Learning unlocks all doors
Newsletter Issue 36 : Jan 2016
(Excerpts from an article by Teresa Amabile)
In today's knowledge economy, creativity is more important than ever. But many companies unwittingly employ managerial practices that kill it.
How? By crushing their employees' intrinsic motivation--the strong internal desire to do something based on interests and passions.
Managers don't kill creativity on purpose. Yet in the pursuit of productivity, efficiency, and control--all worthy business imperatives--they undermine creativity.
It doesn't have to be that way. Business imperatives can comfortably coexist with creativity. But managers will have to change their thinking first.
Specifically, managers will need to understand that creativity has three parts: expertise, the ability to think flexibly and imaginatively, and motivation.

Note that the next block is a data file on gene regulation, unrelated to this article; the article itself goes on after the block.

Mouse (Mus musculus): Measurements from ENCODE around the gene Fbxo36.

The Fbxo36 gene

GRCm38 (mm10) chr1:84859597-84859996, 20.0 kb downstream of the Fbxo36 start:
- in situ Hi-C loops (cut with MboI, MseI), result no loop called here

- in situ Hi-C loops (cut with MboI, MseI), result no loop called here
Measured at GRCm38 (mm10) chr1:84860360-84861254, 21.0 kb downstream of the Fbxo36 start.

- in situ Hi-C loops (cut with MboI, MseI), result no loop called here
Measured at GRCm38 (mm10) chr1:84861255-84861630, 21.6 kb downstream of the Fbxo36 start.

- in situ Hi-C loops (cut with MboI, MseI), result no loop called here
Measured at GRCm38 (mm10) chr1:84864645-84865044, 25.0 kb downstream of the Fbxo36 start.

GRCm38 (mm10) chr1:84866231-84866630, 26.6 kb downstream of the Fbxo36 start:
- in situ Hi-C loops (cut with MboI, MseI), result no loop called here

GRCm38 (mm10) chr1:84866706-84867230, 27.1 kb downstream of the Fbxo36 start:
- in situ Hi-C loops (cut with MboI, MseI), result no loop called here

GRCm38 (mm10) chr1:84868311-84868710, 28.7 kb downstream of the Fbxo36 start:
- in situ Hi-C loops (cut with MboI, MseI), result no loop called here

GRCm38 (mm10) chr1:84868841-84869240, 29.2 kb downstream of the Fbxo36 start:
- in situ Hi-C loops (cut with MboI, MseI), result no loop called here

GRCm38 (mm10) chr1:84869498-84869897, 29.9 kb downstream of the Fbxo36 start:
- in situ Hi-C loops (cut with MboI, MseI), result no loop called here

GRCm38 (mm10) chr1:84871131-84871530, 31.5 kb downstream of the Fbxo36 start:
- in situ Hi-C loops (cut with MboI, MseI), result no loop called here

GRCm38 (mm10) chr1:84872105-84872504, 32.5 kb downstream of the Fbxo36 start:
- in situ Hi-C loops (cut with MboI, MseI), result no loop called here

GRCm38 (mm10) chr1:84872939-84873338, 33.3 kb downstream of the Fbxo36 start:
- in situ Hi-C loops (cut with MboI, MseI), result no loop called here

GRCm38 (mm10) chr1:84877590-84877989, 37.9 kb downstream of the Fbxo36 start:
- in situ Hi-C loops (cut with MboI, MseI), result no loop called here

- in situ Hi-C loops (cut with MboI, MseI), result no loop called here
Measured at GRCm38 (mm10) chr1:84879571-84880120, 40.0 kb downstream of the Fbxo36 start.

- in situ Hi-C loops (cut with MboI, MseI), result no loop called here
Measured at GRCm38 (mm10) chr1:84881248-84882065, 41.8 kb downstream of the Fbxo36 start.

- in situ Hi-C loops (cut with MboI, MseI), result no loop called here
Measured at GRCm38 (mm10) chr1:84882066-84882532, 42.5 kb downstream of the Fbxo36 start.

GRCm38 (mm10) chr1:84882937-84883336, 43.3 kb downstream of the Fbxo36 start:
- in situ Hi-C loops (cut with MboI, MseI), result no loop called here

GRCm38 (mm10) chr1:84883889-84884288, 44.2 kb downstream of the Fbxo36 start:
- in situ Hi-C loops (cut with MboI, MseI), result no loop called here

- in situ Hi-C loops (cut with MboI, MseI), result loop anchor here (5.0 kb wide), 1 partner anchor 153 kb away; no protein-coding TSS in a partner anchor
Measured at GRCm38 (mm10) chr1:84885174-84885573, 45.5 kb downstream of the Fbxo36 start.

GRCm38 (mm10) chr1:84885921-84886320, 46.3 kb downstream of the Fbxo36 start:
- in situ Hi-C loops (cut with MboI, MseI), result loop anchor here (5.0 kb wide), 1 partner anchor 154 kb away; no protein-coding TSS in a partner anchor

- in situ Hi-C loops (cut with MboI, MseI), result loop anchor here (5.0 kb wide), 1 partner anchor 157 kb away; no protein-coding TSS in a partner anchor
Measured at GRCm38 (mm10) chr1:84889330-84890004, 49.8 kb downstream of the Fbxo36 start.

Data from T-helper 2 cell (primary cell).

Managers can influence the first two, but doing so is costly and slow. It would be far more effective to increase employees' intrinsic motivation. Take challenge as an example: Intrinsic motivation is high when employees feel challenged but not overwhelmed by their work.
The task for managers, therefore, becomes matching people to the right assignments. Managers can make a difference when it comes to employee creativity. The result can be truly innovative companies in which creativity doesn't just survive but actually thrives.